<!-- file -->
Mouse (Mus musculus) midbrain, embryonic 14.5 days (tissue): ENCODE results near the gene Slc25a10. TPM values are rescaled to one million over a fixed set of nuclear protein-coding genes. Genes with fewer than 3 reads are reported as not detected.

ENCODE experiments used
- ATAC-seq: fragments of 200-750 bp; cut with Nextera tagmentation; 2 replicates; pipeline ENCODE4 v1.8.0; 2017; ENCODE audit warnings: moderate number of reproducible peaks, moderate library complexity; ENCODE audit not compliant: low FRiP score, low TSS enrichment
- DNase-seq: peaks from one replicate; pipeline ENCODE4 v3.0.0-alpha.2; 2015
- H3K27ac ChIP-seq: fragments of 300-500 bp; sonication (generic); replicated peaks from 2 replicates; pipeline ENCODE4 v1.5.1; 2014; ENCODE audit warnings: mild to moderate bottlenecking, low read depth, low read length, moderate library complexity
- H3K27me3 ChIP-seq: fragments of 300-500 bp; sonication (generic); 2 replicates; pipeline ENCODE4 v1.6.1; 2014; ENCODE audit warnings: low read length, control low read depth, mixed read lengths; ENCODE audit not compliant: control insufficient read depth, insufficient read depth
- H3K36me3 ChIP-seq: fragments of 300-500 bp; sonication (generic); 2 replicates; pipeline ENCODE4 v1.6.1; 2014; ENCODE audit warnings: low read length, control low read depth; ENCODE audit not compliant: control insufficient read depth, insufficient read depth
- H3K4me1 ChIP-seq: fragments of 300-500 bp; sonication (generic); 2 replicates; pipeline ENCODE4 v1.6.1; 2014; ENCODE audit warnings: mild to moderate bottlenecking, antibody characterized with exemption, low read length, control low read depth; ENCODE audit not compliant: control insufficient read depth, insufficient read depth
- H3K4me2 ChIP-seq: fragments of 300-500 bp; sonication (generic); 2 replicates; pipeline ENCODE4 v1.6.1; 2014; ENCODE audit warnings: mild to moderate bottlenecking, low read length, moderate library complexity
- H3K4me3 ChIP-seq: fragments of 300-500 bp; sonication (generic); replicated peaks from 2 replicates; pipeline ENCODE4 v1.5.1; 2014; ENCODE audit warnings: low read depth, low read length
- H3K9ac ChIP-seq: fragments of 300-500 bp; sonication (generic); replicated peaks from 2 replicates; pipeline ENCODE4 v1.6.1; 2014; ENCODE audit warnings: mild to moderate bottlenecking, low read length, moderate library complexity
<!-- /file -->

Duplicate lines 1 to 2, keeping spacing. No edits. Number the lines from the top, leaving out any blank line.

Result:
Mouse (Mus musculus) midbrain, embryonic 14.5 days (tissue): ENCODE results near the gene Slc25a10. TPM values are rescaled to one million over a fixed set of nuclear protein-coding genes. Genes with fewer than 3 reads are reported as not detected.

ENCODE experiments used